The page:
I do understand your point about those soldiers who don't make 20 and your point about those soldiers who don't live for very long after retirement. However, take a look at greywar's last example: the amount the taxpayers put into the 401k for that SFC is still less than 5 years of current retirement pay. The example of the SGT has them footing a bill of less than 2 years of retirement pay. Even with the assumption that the average 20 year soldier dies 10 years after he gets out (are there really that many 20 year soldiers dropping dead before they're 50?), greywar's numbers still run better than the current system.
on Feb 07, 2007
1) I doubt your claim is entirely accurate.

Sorry I can't help you here I read it in the Navy times 1985.

I can either tease SSG Geezer about his life expectancy upon retirement (what was it, 173 today?) or attempt to lure him into staying in.

I have no idea what you are talking about.

Milatary retirement is all or nothing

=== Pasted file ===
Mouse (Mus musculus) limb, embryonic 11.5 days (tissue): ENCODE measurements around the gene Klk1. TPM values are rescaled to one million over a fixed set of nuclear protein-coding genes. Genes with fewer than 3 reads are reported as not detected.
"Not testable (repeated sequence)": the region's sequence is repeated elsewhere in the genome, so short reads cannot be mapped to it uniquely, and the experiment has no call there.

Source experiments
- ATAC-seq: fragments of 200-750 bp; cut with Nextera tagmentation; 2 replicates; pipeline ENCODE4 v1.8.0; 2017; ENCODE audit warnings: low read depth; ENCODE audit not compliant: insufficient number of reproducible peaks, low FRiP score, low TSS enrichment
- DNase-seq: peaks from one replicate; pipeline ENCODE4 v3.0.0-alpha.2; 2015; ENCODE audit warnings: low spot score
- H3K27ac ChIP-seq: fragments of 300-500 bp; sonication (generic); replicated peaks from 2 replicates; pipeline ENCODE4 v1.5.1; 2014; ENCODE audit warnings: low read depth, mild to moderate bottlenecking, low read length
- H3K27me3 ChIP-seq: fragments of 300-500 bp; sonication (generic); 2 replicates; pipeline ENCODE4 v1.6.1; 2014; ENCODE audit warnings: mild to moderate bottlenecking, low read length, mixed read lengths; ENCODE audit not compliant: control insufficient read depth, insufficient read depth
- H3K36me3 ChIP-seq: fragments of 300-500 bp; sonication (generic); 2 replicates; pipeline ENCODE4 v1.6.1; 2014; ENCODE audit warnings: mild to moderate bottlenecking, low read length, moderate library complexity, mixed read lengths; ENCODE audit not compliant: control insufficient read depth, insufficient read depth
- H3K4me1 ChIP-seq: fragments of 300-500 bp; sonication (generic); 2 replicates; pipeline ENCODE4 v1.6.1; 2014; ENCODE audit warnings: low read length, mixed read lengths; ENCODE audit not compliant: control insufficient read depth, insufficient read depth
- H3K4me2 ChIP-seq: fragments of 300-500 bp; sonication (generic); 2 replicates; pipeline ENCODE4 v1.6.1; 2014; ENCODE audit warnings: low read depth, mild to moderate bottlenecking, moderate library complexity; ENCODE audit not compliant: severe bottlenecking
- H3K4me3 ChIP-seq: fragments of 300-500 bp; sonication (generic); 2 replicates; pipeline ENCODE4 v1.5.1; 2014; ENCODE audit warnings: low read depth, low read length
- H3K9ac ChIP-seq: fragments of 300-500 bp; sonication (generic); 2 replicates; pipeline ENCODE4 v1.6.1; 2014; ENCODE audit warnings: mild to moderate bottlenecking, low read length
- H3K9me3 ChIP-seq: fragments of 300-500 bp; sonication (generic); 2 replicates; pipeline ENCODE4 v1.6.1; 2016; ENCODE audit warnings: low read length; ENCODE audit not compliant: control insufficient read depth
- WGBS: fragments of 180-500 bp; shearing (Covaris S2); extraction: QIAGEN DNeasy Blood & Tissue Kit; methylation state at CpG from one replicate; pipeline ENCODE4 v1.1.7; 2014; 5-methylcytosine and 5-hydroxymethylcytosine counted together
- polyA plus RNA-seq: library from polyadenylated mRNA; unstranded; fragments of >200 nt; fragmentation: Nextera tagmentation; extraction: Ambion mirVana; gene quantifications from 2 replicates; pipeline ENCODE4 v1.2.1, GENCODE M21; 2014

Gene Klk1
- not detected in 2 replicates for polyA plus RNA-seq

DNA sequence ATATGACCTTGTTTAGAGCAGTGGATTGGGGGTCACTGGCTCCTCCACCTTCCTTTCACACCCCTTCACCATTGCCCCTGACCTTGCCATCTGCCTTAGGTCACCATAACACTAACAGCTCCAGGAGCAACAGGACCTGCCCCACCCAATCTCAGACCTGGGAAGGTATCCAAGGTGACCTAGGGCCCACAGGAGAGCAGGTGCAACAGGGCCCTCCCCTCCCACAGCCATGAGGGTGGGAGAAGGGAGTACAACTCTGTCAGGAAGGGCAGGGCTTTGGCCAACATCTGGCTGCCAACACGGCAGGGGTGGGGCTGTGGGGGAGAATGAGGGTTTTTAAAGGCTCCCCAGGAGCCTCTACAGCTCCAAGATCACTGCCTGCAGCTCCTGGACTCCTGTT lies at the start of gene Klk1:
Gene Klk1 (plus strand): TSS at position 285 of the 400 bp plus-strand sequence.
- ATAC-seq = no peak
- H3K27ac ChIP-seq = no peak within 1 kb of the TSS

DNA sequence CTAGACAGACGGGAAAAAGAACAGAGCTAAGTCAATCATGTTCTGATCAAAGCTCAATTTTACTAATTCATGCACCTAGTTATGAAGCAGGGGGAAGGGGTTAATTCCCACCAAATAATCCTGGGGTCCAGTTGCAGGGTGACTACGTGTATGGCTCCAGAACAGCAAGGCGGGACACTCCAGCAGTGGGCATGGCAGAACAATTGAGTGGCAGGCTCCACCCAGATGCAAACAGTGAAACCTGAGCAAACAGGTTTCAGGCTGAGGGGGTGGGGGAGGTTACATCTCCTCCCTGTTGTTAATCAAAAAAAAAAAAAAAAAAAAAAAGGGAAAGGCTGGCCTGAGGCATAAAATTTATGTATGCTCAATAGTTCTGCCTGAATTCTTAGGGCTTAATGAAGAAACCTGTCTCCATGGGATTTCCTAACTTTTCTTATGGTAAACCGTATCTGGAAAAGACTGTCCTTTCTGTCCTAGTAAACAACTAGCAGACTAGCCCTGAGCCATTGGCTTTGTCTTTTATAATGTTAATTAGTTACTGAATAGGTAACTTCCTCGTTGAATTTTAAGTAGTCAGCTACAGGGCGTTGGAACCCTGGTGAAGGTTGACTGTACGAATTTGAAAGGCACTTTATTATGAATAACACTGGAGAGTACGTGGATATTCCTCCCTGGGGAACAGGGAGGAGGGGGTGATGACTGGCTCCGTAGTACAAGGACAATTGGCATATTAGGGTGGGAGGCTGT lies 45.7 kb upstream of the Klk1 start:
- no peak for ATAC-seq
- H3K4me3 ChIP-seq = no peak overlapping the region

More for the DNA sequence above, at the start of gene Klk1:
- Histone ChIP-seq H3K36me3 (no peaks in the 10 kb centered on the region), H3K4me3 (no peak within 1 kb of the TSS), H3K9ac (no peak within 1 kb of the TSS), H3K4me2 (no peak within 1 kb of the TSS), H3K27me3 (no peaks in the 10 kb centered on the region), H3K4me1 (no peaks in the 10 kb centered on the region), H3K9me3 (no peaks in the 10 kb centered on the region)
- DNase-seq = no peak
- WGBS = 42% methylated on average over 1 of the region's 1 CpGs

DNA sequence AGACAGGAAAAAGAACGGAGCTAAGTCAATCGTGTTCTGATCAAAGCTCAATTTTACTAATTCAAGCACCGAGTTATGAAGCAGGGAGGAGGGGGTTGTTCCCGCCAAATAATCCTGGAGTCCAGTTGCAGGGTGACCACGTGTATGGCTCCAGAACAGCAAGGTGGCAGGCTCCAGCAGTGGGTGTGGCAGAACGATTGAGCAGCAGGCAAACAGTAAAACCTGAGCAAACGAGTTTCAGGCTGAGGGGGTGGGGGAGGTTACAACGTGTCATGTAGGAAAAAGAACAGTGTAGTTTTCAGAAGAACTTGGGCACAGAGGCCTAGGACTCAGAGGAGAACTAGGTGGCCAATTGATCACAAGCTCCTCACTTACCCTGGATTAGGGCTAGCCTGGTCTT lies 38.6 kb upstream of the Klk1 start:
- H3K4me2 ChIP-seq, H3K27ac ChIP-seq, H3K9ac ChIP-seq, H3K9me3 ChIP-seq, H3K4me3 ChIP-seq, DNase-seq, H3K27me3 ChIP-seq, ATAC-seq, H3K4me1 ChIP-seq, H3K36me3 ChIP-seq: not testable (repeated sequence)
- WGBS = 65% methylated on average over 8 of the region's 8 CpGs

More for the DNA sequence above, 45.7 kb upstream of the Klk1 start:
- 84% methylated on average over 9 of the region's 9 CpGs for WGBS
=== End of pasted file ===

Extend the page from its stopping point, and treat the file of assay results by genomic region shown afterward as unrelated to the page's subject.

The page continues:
on Feb 08, 2007
A lot of people seem to think that retirees die shortly after retirement. Many even believe further that military retirees usually take their own lives within 2 years of retirement. Some nonsense about living the lifestyle for 20+ years and then not having anything left to live for when they only have their flower beds to boss around. I don't know, sounds hokey to me. Plenty of people die before 50 and if you could look at the percentages, I'd wager that the military retirees did not hold an unusually large piece of the pie. The VA probably has the data, whether it's open for public analysis, I don't know.

I will say this, though. In all the funerals I've done in the past 3 years, not a one was for a retiree that didn't live well beyond his 10 year post retirement mark. Not a single one. Every one of them was well over 50, many well into their 80's.